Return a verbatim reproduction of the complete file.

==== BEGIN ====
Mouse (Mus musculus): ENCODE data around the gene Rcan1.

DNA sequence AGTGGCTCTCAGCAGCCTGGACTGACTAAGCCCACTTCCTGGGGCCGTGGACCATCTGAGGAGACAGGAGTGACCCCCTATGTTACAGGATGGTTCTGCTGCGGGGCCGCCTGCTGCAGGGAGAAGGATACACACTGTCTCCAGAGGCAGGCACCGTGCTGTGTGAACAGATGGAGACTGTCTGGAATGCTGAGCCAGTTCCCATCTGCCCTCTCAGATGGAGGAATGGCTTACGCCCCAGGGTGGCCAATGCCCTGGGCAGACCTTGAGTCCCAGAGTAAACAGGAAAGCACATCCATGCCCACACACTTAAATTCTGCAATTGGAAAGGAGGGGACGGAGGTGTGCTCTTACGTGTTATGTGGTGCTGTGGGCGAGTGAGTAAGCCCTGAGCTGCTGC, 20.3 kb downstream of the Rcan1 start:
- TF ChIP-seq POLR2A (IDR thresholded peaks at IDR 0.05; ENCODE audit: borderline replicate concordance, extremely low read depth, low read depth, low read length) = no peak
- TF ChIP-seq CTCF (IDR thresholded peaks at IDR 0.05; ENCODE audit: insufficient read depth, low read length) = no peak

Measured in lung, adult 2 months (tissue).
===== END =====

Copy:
Mouse (Mus musculus): ENCODE data around the gene Rcan1.

DNA sequence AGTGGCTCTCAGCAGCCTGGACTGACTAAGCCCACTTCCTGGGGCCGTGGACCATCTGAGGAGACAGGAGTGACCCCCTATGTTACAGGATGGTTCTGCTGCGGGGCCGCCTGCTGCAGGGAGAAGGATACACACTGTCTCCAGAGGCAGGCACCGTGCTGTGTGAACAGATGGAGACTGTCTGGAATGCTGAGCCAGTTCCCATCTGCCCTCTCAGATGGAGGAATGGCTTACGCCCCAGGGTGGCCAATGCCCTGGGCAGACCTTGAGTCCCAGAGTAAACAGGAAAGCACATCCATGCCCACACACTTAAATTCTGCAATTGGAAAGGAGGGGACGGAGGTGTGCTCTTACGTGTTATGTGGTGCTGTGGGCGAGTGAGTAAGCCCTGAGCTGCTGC, 20.3 kb downstream of the Rcan1 start:
- TF ChIP-seq POLR2A (IDR thresholded peaks at IDR 0.05; ENCODE audit: borderline replicate concordance, extremely low read depth, low read depth, low read length) = no peak
- TF ChIP-seq CTCF (IDR thresholded peaks at IDR 0.05; ENCODE audit: insufficient read depth, low read length) = no peak

Measured in lung, adult 2 months (tissue).